At 2100 meters above sea level, and one hour from the capital city of the state of Chiapas, lies San Cristobal de las Casas. This iconic Mexican city is seated at the center of an ancestral Mayan region hence why there is a high density of the Tzotzil and Tzeltal peoples. The city is even still known by its indigenous Tzotzil name, Jovel.
San Cristóbal de las Casas was first established as a settlement in 1528 by the Spanish conquistador Diego de Mazariegos, who named it Villarreal de Chiapa. The city still preserves its stunning and unique colonial architecture, narrow cobblestone streets and roofs covered in red clay tiles, pedestrian only streets, bright and colourful houses, and its singular 16th century baroque cathedral which overlooks the main square in the centre of town. This cathedral has an unique façade, broad mishmash of architectural styles, and has become a symbol of this city and the state of Chiapas. Anyone who has grown up in this corner of the world will know they are home at this the yellow and red sight.
Making road trips manageable require making some stops to stretch the legs. In this side of the world a variety of flavours for snacks is also important… as snacks are non-negotiable.
Half way between Jervis Bay and Mollymook , a favourite holiday destination attracts families, fans of watersports and fishermen and women alike for the varied activities in the small area: great swimming, fishing, prawning, worming, wildlife and water sports. A beautiful area in the Shoalhaven region that has been described as “an aquatic playground, with crystal clear waters”.
Lake Conjola stretches about six kilometres back from the tidal entrance at Cunjorong Point, on the South Coast of NSW, just north of Ulladulla. The lake is home for many fish species that originally attracted fishermen. Amongst the fish that once upon a time could be caught are bream, whiting, tailor, flathead, black fish, leatherjackets and jewfish. Nowadays there are fishing platforms and small jettys that run along the park’s lake-side. Ideal for weekend tourists and opportunist cormorants.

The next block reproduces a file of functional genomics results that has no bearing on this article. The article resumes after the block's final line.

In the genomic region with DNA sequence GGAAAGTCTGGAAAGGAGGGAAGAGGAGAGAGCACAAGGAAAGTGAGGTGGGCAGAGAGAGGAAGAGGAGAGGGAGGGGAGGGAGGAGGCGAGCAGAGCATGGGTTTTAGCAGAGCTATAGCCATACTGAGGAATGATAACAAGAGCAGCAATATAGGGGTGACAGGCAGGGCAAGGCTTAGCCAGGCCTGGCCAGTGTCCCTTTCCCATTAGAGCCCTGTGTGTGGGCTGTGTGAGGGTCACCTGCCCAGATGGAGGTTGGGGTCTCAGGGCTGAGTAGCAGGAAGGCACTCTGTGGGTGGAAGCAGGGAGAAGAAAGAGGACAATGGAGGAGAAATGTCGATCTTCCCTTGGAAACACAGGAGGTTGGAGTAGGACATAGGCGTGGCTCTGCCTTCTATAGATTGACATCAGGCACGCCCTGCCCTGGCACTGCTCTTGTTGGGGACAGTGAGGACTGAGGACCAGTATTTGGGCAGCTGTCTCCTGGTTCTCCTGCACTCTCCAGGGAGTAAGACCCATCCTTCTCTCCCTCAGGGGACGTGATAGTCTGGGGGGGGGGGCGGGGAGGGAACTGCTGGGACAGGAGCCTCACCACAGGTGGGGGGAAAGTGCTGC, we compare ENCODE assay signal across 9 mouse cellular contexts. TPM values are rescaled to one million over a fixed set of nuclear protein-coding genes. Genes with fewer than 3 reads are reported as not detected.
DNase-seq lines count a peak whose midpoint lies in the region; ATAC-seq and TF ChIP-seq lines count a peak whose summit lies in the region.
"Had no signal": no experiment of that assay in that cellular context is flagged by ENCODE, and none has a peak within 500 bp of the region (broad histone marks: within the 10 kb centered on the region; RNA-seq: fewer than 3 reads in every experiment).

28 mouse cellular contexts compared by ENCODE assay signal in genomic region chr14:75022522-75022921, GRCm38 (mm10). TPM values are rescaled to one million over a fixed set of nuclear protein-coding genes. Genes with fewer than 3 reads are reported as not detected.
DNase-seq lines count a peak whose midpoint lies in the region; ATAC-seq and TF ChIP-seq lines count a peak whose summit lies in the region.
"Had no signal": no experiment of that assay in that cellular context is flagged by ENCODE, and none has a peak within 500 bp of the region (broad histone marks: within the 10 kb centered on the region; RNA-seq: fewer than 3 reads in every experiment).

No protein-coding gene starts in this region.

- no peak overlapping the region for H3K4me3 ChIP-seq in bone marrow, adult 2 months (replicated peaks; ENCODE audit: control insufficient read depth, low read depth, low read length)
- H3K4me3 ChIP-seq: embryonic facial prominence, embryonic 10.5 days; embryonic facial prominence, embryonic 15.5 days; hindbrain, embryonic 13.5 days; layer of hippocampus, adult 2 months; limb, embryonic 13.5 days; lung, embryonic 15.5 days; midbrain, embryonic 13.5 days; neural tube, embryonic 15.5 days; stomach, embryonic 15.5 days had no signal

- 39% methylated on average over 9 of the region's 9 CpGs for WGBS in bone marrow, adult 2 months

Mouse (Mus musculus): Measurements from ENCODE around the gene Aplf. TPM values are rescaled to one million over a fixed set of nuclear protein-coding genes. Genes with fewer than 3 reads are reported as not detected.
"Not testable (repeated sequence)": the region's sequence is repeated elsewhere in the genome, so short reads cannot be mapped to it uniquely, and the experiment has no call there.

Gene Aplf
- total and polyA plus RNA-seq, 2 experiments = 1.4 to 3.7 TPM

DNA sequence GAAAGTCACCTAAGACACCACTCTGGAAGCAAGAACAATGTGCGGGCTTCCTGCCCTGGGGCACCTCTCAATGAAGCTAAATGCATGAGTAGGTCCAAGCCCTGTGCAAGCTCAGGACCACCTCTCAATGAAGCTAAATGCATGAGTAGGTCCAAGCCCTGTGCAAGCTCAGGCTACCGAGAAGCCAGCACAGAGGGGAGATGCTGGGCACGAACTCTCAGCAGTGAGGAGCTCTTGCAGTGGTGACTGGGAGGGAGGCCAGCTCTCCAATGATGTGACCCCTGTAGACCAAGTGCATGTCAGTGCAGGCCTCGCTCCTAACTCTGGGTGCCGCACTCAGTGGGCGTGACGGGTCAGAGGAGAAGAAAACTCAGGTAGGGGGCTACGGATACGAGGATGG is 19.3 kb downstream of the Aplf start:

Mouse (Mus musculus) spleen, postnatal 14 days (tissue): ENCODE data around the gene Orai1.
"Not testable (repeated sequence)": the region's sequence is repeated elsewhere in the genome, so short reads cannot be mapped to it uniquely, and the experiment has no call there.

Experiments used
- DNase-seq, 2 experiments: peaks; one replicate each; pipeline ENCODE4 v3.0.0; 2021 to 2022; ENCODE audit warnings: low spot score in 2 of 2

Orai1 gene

Bendalong is the ideal south coast seaside weekend village. Just a few hours drive south from Sydney, Boat Harbour Beach, is one of several beaches in Bendalong. This is an area with awesome beaches and whilst many little Aussie coastal villages can boast a great beach or maybe two, Bendalong has seven of them.
“Boat Harbour” is a 320 m long beach with waves averaging 0.5 m right next to Washerwomans Beach. The beach faces north and is pretty sheltered meaning it’s a good place to stand-up paddle board, kayak, swim or snorkel.
Additionally, Boat Harbour beach boasts a boat ramp located toward the eastern end. Thanks to this ramp, the beach has become famous for the large local sting rays that come in close to shore to feed on the scraps thrown to them by the fishermen. You can stand in the shore and let the rays come near to gently pat them or venture for a snorkel with these magnificent creatures on a weekend away.
Southwest of the Crozon Peninsula, Pointe de Pen-Hir is one of the most magnificent natural sites in the Brittany region with its cliffs 70 meters high that flow into the sea. Part of the natural park d’Armorique, the site has a series of offshore rock stacks called Tas de Pois (Heaps of Peas), plenty of short walks and small beaches.
These sandstone walls, exposed to the adversity of the sea, are the ideal place for climbing enthusiasts. But the alpinists will have to be careful if they don’t want to be helped by the local emergency authorities.
The Château des ducs de Bretagne could well be the inspiration for most fairy tales: a turreted and moated castle in the city centre of Nantes, with buildings dating from the 15th and 17th centuries. It was built by the last Duke of an independent Brittany, with the idea of serving a dual purpose: a military fortress to act as a defence against the King, and the principal living quarters of the ducal court.